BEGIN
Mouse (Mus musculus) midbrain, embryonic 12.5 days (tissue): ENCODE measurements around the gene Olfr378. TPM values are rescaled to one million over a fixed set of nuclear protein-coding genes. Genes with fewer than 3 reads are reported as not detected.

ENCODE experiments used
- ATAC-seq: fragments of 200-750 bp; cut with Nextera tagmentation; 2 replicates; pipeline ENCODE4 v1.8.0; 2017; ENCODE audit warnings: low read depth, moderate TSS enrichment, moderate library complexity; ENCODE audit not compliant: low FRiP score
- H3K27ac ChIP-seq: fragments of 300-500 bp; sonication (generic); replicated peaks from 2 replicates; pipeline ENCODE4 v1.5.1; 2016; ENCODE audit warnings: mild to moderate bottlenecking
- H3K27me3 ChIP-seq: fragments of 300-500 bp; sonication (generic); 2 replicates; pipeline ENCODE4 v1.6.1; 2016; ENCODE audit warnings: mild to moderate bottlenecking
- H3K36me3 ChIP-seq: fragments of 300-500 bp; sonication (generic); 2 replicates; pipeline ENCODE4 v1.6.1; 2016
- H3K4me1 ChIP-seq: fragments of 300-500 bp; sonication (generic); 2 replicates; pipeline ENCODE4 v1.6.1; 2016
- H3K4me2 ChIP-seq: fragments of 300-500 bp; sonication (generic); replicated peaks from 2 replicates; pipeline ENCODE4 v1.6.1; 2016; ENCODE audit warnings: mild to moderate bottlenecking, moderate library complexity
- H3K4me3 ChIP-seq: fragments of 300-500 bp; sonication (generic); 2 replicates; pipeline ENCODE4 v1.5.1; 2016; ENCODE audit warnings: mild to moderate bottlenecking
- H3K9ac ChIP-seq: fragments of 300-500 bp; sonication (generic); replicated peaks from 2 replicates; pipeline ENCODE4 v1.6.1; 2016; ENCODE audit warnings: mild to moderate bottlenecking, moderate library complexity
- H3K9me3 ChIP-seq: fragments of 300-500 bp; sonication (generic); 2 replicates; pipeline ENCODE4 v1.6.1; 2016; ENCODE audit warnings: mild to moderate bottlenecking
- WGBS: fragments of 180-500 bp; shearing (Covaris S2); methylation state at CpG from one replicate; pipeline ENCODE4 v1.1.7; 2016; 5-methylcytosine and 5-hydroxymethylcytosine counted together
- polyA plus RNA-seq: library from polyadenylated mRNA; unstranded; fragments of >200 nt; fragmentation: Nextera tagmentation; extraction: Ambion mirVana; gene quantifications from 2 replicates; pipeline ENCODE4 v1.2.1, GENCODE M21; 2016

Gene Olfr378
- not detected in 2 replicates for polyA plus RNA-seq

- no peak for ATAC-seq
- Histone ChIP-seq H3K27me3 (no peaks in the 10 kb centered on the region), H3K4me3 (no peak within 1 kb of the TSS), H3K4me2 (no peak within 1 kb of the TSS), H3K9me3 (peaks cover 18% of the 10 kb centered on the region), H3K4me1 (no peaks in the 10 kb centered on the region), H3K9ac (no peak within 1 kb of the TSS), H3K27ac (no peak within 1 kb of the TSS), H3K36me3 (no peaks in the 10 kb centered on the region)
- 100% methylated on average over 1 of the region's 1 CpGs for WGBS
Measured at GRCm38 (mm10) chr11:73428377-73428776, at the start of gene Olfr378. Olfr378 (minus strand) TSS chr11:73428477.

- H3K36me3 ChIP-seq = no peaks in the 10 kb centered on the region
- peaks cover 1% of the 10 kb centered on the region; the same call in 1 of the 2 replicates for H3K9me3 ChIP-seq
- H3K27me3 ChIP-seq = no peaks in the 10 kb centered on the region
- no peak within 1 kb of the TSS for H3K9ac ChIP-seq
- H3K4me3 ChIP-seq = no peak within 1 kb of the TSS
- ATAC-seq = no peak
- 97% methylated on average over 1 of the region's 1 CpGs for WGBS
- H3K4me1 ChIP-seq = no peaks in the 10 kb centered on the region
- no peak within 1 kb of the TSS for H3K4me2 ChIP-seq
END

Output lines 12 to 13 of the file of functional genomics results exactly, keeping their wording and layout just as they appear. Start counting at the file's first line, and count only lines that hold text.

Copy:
- WGBS: fragments of 180-500 bp; shearing (Covaris S2); methylation state at CpG from one replicate; pipeline ENCODE4 v1.1.7; 2016; 5-methylcytosine and 5-hydroxymethylcytosine counted together
- polyA plus RNA-seq: library from polyadenylated mRNA; unstranded; fragments of >200 nt; fragmentation: Nextera tagmentation; extraction: Ambion mirVana; gene quantifications from 2 replicates; pipeline ENCODE4 v1.2.1, GENCODE M21; 2016